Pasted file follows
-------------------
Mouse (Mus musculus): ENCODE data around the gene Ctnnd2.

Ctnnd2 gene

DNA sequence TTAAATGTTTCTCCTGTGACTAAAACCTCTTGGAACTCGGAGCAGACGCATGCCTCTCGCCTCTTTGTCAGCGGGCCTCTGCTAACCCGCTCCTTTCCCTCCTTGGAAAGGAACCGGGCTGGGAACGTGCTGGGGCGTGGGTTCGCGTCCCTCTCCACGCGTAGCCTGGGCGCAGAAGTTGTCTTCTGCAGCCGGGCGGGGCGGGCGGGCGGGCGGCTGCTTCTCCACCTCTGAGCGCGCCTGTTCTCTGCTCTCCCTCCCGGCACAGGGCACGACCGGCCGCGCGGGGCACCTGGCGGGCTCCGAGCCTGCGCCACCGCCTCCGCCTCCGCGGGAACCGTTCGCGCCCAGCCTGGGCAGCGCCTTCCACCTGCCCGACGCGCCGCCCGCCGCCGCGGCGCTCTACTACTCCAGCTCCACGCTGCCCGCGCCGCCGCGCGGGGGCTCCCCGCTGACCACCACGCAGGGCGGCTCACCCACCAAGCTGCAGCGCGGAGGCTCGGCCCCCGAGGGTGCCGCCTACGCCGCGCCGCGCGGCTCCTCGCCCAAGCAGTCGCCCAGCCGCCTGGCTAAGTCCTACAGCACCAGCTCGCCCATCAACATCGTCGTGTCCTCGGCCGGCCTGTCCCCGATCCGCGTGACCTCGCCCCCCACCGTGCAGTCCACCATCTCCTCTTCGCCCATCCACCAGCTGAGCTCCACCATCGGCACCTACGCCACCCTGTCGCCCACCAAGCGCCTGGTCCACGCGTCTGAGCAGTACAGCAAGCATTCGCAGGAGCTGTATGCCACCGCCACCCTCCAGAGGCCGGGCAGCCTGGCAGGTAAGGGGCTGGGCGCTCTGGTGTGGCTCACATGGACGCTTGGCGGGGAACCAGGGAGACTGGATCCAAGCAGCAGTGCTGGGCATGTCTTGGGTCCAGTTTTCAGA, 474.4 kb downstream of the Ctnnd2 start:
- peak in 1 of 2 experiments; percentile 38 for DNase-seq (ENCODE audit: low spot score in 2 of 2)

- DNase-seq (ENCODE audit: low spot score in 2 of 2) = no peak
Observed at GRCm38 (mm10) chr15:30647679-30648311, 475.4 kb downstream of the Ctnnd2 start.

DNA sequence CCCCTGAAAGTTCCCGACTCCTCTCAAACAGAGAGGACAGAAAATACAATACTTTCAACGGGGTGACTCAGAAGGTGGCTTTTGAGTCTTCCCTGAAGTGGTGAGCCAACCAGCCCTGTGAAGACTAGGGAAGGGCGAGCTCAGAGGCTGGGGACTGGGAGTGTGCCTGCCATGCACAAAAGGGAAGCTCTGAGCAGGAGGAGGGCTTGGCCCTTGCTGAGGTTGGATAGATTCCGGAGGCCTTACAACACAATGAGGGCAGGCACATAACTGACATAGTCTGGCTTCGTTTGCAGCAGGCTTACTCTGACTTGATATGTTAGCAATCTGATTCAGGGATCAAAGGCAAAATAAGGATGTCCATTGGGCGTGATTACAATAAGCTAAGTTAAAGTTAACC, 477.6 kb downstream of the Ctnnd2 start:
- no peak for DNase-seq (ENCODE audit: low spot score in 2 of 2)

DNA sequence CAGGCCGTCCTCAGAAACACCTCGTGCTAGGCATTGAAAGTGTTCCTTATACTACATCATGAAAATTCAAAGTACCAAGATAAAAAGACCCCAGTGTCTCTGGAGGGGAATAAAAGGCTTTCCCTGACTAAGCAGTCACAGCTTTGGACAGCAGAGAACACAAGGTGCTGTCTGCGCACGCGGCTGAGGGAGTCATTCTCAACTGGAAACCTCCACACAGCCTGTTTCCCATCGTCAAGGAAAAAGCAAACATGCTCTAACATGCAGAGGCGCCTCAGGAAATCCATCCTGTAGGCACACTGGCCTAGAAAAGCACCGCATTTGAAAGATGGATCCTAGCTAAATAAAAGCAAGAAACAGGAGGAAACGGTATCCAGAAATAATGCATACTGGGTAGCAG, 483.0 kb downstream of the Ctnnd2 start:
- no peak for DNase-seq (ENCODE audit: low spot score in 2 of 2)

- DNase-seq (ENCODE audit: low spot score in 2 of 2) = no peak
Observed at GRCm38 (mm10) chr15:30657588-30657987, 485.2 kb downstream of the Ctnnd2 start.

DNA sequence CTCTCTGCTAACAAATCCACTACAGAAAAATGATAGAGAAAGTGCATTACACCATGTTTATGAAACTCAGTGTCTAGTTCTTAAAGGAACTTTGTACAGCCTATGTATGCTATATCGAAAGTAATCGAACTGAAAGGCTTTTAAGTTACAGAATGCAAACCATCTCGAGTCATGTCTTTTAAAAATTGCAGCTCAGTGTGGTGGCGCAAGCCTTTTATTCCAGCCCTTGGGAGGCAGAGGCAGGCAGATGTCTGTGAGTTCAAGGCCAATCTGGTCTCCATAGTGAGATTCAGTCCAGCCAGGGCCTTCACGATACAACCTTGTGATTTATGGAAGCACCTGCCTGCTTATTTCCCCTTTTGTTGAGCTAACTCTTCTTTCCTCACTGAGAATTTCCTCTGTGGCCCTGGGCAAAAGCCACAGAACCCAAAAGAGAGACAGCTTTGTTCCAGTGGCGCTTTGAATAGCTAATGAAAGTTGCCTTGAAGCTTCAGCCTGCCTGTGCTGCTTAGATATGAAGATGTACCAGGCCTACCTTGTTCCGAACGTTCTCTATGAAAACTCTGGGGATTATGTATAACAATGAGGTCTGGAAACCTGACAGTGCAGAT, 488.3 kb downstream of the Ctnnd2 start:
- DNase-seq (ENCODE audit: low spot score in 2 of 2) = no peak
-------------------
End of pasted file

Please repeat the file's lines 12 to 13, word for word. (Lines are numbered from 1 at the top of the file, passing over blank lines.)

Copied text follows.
Observed at GRCm38 (mm10) chr15:30657588-30657987, 485.2 kb downstream of the Ctnnd2 start.

DNA sequence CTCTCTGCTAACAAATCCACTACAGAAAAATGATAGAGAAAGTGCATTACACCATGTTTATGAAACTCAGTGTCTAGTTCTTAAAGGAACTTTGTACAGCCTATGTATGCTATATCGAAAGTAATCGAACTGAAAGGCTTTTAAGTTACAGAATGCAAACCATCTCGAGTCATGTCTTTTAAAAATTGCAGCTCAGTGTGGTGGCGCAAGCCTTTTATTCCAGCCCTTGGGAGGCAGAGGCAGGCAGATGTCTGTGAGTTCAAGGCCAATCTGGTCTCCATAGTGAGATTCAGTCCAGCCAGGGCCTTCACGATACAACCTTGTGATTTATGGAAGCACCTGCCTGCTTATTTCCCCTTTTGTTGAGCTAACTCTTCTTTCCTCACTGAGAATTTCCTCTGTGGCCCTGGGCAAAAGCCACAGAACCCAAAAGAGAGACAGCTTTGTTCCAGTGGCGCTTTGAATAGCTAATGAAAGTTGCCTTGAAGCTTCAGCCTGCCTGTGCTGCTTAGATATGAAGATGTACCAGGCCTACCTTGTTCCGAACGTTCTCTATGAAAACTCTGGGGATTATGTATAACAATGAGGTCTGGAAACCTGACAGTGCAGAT, 488.3 kb downstream of the Ctnnd2 start: